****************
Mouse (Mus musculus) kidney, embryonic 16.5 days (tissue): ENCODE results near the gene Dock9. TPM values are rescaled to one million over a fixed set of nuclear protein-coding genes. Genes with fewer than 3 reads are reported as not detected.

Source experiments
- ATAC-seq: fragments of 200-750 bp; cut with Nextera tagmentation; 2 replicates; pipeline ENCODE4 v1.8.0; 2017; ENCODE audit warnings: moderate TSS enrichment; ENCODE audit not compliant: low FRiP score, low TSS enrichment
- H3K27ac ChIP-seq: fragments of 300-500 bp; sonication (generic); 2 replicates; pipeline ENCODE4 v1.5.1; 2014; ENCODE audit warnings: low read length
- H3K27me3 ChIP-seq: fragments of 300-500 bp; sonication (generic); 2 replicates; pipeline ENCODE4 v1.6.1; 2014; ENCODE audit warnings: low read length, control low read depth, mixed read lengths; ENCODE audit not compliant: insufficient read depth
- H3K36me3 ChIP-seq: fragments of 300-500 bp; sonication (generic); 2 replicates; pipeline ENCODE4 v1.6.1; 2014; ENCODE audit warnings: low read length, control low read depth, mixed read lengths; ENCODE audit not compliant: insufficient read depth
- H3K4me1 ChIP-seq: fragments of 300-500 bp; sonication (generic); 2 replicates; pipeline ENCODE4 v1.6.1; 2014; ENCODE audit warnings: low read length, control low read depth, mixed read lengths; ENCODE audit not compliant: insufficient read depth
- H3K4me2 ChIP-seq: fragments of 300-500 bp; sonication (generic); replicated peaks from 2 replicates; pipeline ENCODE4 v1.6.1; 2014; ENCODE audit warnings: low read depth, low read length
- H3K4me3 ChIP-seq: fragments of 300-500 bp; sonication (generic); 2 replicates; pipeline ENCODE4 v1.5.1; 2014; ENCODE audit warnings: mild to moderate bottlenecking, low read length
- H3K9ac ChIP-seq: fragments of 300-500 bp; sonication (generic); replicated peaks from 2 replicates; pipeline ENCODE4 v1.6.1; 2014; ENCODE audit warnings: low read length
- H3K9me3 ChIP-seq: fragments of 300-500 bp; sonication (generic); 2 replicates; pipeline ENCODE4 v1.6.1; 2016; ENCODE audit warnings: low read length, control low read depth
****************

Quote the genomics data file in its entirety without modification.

Mouse (Mus musculus) kidney, embryonic 16.5 days (tissue): ENCODE results near the gene Dock9. TPM values are rescaled to one million over a fixed set of nuclear protein-coding genes. Genes with fewer than 3 reads are reported as not detected.

Source experiments
- ATAC-seq: fragments of 200-750 bp; cut with Nextera tagmentation; 2 replicates; pipeline ENCODE4 v1.8.0; 2017; ENCODE audit warnings: moderate TSS enrichment; ENCODE audit not compliant: low FRiP score, low TSS enrichment
- H3K27ac ChIP-seq: fragments of 300-500 bp; sonication (generic); 2 replicates; pipeline ENCODE4 v1.5.1; 2014; ENCODE audit warnings: low read length
- H3K27me3 ChIP-seq: fragments of 300-500 bp; sonication (generic); 2 replicates; pipeline ENCODE4 v1.6.1; 2014; ENCODE audit warnings: low read length, control low read depth, mixed read lengths; ENCODE audit not compliant: insufficient read depth
- H3K36me3 ChIP-seq: fragments of 300-500 bp; sonication (generic); 2 replicates; pipeline ENCODE4 v1.6.1; 2014; ENCODE audit warnings: low read length, control low read depth, mixed read lengths; ENCODE audit not compliant: insufficient read depth
- H3K4me1 ChIP-seq: fragments of 300-500 bp; sonication (generic); 2 replicates; pipeline ENCODE4 v1.6.1; 2014; ENCODE audit warnings: low read length, control low read depth, mixed read lengths; ENCODE audit not compliant: insufficient read depth
- H3K4me2 ChIP-seq: fragments of 300-500 bp; sonication (generic); replicated peaks from 2 replicates; pipeline ENCODE4 v1.6.1; 2014; ENCODE audit warnings: low read depth, low read length
- H3K4me3 ChIP-seq: fragments of 300-500 bp; sonication (generic); 2 replicates; pipeline ENCODE4 v1.5.1; 2014; ENCODE audit warnings: mild to moderate bottlenecking, low read length
- H3K9ac ChIP-seq: fragments of 300-500 bp; sonication (generic); replicated peaks from 2 replicates; pipeline ENCODE4 v1.6.1; 2014; ENCODE audit warnings: low read length
- H3K9me3 ChIP-seq: fragments of 300-500 bp; sonication (generic); 2 replicates; pipeline ENCODE4 v1.6.1; 2016; ENCODE audit warnings: low read length, control low read depth